Ernest Kanjo / Tuesday, 16 April 2013 13:19

delphine2Distributing the movies successfully is by record the biggest challenge facing Cameroonian film makers and producers. Even when some of these movies have been highly acclaimed quality wise, they have almost always suffered in the oblivion of the drawer. The ugly site of cartoons full of unsold movies is a common phenomenon at production houses, yet the problem hangs on. Fortunately, stakeholders have not been sleeping and have pledged to fight tooth and nail to put an end to this undesirable situation. Recently, in one of such moves to better the movie distribution situation in Cameroon, a workshop was organized. Taking place at the German Cultural Centre, Geothe Institute in Yaounde on the sideline of the annual women’s film festival dubbed Mis Me Binga, the workshop brought together female film makers and producers. Among them was CFI’s Itambi Delphine, one of the industry’s most industrious producers/ directors. While in Yaounde, TIPTOPSTARS got Itambi on the line to throw more light on the workshop. Excerpts of the interview with Ernest Kanjo!

Ernest Kanjo (EK): Greetings from the US! How are doing Delphine?

Itambi Delphine (ID): I’m ok Ernest! And you?            

EK: No qualms! You travelled to Yaounde for a workshop…

ID: Yes, I was chosen by the new board of the Cameroon Film Industry to represent the industry at the Mis Me Binga festival and the workshop on movie distribution organized as part of activities to mark the event

EK: So, what are the things you learned from this workshop?

ID: A good number of things! First, we were recycled on what movie distributors want and should want from their movies. Secondly, we were drilled on the conventional way of distributing a movie and thirdly on how to develop a unique distribution scheme pertaining to each country and the taste of its consumers. You would realize that most producers in Cameroon are their own distributors. Due of the lack of theatres, the next professional distribution strategy has always been DVD release. But even so, the rate of piracy has increased with the lack of original copies of these movies in the market, making it easy for pirates to unlawfully mass produce. If mass producing DVD is our first and most reliable distribution strategy then, something must be done to get original copies of all released movies available to every Cameroonian. Points must be set in the country to enable consumers find original copies of Cameroonian movies.

EK: How would you assess the workshop?

ID: It was very engaging, sharing the Cameroonian film culture with that of Germany and seeking ways in which both cultures could interweave as regards distribution schemes.

EK: How different was this workshop from others you have attended?

ID: This workshop concentrated on marketing and distribution of movies which I think is the greatest problem our industry has. Yet, it’s a topic that is never paid so much attention to. We create producers’ guilds, directors’ guild, actors’ guild, etc, but we ignore those who really get our products to the consumers which is the ultimate goal of every producer. I would say this was an eye-opening workshop that drove me thinking something really has to be done with the Cameroon film market.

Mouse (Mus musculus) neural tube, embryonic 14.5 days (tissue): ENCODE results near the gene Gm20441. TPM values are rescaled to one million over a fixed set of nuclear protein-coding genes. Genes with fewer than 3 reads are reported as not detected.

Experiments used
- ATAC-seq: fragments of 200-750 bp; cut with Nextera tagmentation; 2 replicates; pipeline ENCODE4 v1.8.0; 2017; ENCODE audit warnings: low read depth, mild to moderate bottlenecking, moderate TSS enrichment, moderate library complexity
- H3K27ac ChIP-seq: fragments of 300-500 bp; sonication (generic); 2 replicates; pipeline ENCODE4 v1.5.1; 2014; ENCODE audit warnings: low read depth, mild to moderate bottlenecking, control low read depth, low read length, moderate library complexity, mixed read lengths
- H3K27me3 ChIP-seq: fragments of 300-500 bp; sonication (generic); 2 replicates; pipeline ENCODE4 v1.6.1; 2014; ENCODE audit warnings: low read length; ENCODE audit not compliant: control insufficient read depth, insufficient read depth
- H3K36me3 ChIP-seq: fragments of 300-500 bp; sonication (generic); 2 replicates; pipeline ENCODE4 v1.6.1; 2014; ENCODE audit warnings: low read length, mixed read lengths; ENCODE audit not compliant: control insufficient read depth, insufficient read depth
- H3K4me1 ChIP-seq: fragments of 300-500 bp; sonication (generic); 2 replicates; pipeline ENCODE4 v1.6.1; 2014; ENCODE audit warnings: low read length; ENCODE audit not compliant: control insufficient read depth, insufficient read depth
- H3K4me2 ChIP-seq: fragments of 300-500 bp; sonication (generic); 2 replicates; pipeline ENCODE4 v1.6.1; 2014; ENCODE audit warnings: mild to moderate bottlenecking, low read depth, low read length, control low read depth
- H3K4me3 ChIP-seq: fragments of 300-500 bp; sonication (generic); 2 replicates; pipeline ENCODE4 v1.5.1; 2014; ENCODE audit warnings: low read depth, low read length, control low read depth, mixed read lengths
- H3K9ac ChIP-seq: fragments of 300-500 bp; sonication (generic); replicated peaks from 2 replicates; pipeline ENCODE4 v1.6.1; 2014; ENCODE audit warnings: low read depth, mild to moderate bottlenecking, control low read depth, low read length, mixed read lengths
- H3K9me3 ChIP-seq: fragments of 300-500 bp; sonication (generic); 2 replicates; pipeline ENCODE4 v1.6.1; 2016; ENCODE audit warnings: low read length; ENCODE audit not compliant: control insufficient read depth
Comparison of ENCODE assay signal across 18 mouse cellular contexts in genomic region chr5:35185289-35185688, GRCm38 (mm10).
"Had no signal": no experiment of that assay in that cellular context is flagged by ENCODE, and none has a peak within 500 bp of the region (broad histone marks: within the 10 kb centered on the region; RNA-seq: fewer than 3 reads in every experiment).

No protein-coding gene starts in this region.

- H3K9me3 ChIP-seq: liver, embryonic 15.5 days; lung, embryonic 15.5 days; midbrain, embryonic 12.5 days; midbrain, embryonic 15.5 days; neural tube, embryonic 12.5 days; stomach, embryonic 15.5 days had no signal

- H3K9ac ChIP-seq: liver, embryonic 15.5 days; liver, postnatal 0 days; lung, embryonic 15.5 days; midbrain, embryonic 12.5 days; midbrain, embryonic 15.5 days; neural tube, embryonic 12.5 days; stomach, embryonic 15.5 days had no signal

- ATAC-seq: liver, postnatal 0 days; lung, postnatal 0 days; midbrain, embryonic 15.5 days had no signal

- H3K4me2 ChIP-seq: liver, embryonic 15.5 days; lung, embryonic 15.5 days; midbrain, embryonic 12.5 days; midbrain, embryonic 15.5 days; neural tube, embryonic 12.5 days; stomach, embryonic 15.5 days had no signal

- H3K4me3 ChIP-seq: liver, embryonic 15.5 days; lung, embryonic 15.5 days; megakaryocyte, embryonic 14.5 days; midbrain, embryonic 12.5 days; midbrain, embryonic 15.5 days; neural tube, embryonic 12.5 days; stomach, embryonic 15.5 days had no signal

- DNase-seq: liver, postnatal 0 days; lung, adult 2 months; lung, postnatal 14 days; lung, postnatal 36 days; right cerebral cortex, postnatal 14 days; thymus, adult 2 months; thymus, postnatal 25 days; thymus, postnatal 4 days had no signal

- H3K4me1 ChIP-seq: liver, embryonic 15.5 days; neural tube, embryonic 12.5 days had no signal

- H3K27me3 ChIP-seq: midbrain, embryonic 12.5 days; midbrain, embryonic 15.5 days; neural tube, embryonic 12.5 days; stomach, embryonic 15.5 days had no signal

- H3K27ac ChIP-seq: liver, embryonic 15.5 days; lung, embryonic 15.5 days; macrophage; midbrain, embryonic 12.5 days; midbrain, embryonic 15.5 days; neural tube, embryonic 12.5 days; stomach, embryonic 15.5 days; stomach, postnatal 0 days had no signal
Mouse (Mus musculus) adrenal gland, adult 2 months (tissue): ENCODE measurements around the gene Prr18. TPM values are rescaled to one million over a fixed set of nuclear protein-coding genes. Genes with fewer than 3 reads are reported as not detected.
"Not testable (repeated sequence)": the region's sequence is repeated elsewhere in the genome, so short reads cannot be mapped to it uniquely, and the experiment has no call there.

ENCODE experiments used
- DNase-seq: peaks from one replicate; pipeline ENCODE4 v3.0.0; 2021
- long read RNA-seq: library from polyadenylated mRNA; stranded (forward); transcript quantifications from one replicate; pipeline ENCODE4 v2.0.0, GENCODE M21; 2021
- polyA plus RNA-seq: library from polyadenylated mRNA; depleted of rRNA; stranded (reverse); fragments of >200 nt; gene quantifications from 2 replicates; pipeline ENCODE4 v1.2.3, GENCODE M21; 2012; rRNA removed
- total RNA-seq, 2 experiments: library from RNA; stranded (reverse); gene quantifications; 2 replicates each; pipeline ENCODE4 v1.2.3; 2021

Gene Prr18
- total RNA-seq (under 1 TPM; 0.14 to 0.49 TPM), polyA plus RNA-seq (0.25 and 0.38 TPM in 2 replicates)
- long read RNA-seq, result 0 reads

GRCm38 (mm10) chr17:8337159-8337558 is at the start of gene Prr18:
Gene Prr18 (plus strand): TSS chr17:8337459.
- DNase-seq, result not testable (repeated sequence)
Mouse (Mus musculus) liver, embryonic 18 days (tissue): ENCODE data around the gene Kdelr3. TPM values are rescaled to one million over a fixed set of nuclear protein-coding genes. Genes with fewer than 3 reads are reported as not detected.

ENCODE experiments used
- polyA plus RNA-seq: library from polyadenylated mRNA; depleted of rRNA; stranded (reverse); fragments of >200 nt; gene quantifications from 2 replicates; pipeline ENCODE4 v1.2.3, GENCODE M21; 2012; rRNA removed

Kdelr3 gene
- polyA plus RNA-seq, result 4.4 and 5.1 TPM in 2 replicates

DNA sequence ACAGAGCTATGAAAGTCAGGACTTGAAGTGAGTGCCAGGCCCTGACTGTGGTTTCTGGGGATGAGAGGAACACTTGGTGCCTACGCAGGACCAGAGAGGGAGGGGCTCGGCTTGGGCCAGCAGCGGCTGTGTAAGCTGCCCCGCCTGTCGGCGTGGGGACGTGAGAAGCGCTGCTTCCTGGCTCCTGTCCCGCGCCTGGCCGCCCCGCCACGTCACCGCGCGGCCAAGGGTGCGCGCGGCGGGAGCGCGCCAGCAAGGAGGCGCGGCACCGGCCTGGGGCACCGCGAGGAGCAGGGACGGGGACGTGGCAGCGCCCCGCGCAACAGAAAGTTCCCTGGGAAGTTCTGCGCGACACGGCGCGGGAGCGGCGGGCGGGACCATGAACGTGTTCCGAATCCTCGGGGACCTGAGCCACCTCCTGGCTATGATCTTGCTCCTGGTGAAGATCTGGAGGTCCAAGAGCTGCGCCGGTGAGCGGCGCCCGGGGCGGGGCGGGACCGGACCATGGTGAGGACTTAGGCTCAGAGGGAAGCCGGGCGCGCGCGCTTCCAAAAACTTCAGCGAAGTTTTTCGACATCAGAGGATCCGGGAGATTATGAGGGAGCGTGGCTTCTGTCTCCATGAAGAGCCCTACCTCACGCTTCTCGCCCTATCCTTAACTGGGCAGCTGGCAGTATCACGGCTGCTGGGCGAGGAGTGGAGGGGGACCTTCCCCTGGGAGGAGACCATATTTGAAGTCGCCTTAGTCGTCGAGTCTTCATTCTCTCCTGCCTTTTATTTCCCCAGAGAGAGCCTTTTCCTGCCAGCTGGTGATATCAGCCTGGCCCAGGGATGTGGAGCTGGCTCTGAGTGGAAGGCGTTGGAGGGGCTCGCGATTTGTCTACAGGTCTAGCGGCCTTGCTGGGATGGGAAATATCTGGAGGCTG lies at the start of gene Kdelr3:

EK: Are you going to share the knowledge acquired at the workshop with fellow film makers in Buea and if so, how soon?

ID: I’ve written a report on the workshop and sent to the Cameroon Film Industry. I’ll expect that they share it with all the film makers. I also would have loved to organize a workshop on distribution, but because I’m pre-production for my next movie, it won’t be possible. Nevertheless, at the moment I’m writing a marketing and distribution project to send to the industry board so that it can be proposed to the Ministry of Culture. That’s the best I can do at least for now.

EK: Would you want more of such workshops to be organized?

ID: Definitely! Trust me when I say we all need them. We need to sit down with everyone who is showing some interest in marketing our movies and together develop a complete distribution plan. Yes, we need a genuine marketing plan for our movies. This is the only way to guarantee producers who rely on the national market to get back their investments on movies. This would undoubted encourage production.

EK: Away from that, how is your new movie doing in the market?

ID: Oh! House of Triplet is doing fine so far. We have sold a number of copies and are still selling. I think Cameroonians are getting there by beginning to consume their own product.

EK: What reaction do you have to the newly created board of the film industry and what advice do you have for members?

ID: I’d say so far I love their push. I hope other guilds such as the one for marketers will be created. This is a challenge to all of us not just the guilds and the board. We need to assess how much we are willing to offer to make this industry. It’s time we stop criticizing others and put our heads together for the big dream. The board members can’t do this on their own, they need our advice, our support and above all our love for the industry.

EK: Thanks Delphine for talking to us.

ID: It’s always been a big pleasure talking to you Ernest.



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